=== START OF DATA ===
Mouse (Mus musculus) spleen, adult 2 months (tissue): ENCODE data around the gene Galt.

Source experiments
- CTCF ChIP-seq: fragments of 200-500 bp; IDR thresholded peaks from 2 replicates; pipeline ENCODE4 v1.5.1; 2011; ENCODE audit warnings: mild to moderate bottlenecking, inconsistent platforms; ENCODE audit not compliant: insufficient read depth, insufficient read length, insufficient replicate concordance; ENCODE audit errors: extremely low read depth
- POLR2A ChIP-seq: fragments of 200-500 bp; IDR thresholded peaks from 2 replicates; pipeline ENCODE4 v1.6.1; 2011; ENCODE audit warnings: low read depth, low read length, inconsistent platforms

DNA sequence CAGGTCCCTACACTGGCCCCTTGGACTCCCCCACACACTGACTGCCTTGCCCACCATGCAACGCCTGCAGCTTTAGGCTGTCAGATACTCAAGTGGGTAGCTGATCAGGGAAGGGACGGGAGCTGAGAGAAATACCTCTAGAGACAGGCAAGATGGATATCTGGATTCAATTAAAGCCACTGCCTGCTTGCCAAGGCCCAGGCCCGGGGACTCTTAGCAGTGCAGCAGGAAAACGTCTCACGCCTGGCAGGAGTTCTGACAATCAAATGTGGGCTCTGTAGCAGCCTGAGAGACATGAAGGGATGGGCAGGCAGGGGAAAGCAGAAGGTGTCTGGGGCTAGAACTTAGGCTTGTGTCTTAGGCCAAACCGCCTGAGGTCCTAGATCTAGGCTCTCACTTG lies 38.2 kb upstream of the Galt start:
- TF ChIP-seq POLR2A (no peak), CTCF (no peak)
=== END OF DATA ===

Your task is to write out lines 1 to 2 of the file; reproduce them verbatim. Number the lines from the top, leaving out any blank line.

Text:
Mouse (Mus musculus) spleen, adult 2 months (tissue): ENCODE data around the gene Galt.

Source experiments